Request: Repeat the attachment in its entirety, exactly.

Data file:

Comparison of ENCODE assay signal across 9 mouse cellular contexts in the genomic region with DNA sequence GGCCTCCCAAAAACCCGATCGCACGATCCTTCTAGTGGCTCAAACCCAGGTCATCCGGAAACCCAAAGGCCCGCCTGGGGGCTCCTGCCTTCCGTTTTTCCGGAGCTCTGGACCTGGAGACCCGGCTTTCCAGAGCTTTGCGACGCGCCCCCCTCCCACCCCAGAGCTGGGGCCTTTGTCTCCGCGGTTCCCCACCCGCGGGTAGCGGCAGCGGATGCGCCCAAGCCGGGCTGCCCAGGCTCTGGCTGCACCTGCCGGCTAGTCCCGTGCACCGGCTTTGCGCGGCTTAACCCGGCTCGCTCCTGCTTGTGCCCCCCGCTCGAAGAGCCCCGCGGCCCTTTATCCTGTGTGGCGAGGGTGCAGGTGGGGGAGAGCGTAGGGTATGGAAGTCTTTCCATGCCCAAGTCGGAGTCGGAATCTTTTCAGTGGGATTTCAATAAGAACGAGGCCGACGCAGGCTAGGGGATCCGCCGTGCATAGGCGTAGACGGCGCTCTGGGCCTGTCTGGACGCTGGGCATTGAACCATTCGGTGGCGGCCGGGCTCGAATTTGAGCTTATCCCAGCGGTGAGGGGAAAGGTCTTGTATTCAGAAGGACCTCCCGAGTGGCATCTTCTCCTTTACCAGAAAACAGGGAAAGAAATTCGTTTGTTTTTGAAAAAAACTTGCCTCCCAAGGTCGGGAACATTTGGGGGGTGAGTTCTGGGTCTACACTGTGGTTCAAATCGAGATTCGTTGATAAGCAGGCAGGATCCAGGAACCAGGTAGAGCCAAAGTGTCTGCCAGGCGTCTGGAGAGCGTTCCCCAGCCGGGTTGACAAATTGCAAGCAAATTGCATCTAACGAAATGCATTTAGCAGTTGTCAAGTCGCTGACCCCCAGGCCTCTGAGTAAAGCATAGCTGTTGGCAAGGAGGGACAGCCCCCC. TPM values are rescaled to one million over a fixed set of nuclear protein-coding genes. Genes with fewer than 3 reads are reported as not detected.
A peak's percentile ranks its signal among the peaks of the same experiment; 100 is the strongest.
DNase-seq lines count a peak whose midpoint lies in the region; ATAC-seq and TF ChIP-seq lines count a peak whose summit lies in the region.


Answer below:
Comparison of ENCODE assay signal across 9 mouse cellular contexts in the genomic region with DNA sequence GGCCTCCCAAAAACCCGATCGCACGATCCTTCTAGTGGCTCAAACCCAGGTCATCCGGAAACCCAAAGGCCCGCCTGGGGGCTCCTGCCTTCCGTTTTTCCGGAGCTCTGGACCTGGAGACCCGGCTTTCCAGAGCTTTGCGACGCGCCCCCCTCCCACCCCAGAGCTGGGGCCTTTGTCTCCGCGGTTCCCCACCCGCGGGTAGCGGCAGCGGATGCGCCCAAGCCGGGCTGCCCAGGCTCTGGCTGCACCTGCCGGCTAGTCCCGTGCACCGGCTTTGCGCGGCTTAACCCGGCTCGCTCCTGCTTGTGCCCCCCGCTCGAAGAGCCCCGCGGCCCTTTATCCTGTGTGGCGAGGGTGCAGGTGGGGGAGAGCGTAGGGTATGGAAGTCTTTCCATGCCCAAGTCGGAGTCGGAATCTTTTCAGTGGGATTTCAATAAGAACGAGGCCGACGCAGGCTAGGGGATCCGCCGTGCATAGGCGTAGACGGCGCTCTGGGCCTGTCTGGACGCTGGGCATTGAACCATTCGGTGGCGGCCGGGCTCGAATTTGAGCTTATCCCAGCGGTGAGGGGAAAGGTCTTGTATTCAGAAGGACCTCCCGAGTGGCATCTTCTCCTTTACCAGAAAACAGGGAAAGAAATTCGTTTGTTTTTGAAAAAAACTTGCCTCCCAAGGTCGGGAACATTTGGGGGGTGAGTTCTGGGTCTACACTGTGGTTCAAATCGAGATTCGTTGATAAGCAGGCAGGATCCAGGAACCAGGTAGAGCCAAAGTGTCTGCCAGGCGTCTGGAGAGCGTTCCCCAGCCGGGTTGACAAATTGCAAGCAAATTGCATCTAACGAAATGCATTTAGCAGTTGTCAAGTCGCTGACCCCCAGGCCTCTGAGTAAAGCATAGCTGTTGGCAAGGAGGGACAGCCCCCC. TPM values are rescaled to one million over a fixed set of nuclear protein-coding genes. Genes with fewer than 3 reads are reported as not detected.
A peak's percentile ranks its signal among the peaks of the same experiment; 100 is the strongest.
DNase-seq lines count a peak whose midpoint lies in the region; ATAC-seq and TF ChIP-seq lines count a peak whose summit lies in the region.